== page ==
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The euro area’s deepening political divide

Ashoka Mody, (2018), «The euro area’s deepening political divide», Vox.eu, 21 Μαρτίου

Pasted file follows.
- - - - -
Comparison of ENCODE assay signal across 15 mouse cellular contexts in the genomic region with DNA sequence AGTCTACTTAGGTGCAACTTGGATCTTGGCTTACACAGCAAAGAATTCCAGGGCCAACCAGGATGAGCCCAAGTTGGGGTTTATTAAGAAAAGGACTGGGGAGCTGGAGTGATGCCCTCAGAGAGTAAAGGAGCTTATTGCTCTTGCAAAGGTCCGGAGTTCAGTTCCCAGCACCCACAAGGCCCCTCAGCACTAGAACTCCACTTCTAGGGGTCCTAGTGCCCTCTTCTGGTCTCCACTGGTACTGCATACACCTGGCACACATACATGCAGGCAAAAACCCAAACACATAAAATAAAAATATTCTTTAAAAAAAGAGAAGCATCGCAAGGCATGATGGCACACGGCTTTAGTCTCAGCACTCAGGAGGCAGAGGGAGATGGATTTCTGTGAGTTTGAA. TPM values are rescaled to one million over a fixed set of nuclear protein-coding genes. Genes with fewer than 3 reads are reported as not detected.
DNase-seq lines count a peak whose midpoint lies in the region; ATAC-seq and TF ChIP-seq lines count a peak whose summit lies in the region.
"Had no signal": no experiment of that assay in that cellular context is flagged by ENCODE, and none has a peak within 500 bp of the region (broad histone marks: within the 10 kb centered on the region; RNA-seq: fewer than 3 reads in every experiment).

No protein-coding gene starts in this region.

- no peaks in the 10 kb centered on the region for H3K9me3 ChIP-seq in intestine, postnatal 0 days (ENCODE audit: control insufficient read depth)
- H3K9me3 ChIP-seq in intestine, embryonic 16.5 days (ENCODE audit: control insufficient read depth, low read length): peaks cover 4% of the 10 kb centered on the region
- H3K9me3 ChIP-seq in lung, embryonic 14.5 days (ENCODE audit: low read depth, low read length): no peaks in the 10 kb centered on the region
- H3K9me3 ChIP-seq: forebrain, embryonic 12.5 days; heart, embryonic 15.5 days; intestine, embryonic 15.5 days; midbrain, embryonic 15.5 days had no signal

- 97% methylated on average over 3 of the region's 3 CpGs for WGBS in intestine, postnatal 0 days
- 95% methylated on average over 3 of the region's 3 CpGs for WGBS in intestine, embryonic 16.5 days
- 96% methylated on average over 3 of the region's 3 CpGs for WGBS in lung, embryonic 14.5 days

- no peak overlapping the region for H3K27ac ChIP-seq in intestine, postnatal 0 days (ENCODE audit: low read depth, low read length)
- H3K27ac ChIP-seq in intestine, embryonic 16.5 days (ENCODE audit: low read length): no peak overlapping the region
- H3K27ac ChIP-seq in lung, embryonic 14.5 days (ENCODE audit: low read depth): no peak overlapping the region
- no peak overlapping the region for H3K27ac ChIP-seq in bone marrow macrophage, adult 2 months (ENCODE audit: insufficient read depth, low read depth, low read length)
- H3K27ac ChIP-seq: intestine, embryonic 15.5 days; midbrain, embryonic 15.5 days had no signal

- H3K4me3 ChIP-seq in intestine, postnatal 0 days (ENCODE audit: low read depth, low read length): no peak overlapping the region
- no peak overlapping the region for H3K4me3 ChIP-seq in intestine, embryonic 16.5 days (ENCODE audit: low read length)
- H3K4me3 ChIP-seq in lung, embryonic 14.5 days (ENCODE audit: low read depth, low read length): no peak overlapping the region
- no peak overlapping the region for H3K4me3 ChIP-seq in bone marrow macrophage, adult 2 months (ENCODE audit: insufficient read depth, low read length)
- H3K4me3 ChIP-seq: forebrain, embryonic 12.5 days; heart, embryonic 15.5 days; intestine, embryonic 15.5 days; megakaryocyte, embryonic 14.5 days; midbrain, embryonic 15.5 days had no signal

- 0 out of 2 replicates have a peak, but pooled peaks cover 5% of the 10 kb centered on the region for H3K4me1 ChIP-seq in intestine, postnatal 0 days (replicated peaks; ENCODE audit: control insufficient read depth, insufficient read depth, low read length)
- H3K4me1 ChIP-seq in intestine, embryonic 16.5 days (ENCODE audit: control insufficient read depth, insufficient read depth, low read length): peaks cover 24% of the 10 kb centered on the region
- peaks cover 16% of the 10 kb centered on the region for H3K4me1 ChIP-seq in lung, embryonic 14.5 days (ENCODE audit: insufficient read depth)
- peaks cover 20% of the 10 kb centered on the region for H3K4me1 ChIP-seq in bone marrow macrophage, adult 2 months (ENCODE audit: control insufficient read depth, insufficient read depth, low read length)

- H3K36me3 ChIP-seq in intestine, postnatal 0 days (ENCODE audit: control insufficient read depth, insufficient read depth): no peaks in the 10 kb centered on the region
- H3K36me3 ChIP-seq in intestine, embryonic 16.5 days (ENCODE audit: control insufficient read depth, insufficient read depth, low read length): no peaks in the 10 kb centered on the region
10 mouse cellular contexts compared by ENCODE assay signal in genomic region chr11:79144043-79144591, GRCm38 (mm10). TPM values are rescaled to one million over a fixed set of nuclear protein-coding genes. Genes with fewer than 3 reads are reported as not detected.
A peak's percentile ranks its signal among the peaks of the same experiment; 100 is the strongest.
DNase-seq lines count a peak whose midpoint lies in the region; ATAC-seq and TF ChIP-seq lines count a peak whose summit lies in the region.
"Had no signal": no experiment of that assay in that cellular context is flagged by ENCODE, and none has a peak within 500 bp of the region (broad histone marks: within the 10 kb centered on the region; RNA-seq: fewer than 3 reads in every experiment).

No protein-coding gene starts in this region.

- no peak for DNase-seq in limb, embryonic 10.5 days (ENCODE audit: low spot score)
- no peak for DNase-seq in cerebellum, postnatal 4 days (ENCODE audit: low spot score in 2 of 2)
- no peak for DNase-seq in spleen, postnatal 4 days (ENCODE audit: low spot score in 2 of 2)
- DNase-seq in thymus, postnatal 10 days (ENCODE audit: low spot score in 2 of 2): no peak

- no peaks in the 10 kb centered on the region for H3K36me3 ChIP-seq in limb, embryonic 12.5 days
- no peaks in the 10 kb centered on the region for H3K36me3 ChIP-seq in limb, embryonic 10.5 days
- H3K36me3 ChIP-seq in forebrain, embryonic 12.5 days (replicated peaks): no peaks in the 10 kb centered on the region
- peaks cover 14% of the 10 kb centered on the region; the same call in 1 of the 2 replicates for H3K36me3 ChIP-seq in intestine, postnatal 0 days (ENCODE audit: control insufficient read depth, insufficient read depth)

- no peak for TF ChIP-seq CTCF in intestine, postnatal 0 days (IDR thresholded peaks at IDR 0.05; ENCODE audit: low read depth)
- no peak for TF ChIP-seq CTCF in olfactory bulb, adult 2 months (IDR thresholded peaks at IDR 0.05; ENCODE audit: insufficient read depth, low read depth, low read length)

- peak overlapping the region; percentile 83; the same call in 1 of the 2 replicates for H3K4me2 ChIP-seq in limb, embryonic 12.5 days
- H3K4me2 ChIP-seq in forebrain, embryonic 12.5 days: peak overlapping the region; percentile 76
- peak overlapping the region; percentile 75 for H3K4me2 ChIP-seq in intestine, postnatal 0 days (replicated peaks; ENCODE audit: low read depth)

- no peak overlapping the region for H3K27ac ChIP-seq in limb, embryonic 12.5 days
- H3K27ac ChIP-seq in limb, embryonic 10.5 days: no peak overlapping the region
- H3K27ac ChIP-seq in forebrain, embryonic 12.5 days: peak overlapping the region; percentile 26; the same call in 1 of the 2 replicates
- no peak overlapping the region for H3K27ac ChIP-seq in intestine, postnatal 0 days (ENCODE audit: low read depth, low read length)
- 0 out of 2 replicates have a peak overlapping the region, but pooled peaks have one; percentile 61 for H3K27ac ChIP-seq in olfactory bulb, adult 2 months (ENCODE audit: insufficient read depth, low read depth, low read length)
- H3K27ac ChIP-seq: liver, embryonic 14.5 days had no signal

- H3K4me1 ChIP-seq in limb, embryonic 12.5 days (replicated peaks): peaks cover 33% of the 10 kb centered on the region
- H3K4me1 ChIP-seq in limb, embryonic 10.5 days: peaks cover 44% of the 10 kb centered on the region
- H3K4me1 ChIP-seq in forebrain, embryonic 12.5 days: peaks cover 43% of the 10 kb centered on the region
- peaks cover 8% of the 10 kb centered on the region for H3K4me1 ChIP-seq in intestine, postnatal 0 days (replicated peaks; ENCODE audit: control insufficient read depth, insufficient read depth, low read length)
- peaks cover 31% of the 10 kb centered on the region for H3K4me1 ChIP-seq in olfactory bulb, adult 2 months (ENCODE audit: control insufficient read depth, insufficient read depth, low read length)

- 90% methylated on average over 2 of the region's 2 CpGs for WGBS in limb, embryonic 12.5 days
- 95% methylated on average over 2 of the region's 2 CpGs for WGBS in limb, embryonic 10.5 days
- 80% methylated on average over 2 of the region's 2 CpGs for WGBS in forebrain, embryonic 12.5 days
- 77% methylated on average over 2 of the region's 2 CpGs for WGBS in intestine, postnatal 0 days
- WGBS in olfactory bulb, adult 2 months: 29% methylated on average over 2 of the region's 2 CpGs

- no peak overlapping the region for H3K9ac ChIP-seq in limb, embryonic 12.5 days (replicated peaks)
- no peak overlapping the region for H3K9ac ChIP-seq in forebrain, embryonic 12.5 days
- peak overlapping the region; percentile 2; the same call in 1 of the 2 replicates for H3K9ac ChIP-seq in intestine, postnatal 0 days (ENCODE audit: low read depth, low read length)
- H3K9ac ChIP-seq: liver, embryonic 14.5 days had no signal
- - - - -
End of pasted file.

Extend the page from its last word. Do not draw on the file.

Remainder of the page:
The University of Cambridge economist Nicholas Kaldor was first to warn that the euro would divide Europe (reprinted in Kaldor 1978). His critique came in March 1971 as a response to the Werner Commission Report, which presented the original blueprint of what would eventually be the euro area’s architecture (Werner 1970). Kaldor wrote that a single monetary policy (and the accompanying one-size-fits-all fiscal policy framework), when applied to diverse European countries, would cause their economies to diverge from one another. The logic was simple: a monetary policy that is too tight for one country can be too loose for another. The economic divergence, Kaldor said, would cause a political rift. Such warnings continued. The University of Chicago economist and Nobel laureate Milton Friedman (1997) predicted that the euro’s flawed economics would “exacerbate political tensions by converting divergent shocks that could have been readily accommodated by exchange rate changes into divisive political issues”.

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